And as that grows, of course, crazy control freak me wants to micromanage the Hell out of this life. I tell myself I’m just setting goals, when–really–I’m trying to stop the world.
Today, while doing things to pass the time (because I was waiting on paperwork), I started looking into co-working options. Because I’m bored as Hell by myself all day, and knowing that the next little jaunt of life will be mostly spent at home (what with working from home and my favorite places being completely inaccessible). The idea of this was painful. While I welcomed the quiet and isolation of this summer, I really just want to go outside and meet new people right now. I’ve hibernated long enough. I feel like a caged animal.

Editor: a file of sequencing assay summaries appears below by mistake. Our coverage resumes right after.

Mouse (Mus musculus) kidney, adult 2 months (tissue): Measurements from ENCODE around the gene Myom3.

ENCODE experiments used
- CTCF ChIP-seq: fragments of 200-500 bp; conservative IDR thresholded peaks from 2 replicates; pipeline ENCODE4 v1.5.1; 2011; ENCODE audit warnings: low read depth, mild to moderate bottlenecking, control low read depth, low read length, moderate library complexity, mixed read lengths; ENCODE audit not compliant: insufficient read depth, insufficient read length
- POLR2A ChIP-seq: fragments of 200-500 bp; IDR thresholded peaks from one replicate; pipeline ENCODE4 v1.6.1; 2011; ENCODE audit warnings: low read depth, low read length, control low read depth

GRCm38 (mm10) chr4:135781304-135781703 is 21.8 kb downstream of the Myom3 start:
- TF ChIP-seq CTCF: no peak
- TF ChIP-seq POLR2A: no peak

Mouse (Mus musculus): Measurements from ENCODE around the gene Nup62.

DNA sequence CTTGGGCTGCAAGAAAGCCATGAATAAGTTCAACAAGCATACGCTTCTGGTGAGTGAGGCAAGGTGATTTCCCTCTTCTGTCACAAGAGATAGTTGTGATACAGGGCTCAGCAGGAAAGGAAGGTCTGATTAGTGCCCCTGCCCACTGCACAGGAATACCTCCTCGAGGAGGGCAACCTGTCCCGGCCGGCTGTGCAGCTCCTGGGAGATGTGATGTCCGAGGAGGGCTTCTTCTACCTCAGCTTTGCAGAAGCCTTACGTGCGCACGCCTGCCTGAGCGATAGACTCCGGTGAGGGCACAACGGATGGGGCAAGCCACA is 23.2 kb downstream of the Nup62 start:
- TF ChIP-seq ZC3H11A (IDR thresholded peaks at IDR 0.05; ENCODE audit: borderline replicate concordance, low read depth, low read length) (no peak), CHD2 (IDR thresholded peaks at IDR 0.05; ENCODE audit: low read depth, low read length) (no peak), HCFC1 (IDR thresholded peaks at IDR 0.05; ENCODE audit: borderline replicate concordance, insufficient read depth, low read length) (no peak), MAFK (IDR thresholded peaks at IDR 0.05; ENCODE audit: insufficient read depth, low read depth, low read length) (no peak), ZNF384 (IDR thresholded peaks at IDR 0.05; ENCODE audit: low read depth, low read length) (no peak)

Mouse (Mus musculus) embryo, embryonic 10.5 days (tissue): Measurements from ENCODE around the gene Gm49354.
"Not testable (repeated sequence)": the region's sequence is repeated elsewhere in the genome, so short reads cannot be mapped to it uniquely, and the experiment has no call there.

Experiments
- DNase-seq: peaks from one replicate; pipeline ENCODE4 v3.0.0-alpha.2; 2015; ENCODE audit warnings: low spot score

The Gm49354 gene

For some reason, big decisions in my life tend to be prompted in my life by random things I end up doing unintentionally. Someone I know posted something about a program expanding, and I ended up clicking on the link. While reading, I realized they had a co-working space. My roomie has done some stuff with this organization in the past, so I knew about them to some degree but had no idea they did co-working spaces. It ended up being a bit of a wash as their options (like most Denver options) were too expensive. It would only make sense if I did it every single day, and that probably would be too much. I do like alone time sometime.
In any case, it reminded me of a program they sponsor that I actually wanted to apply to months ago–but didn’t–because (again) I thought it was cost-prohibitive. Basically, you give them 6 months of your life. They teach you to be a developer and then help you get a job.
The program really intrigued me. I’m exposed to it a lot through my roomie, and I’m always thinking of app ideas. I’m always thinking more women need to be in tech. And the pay sure beats what I’m doing now.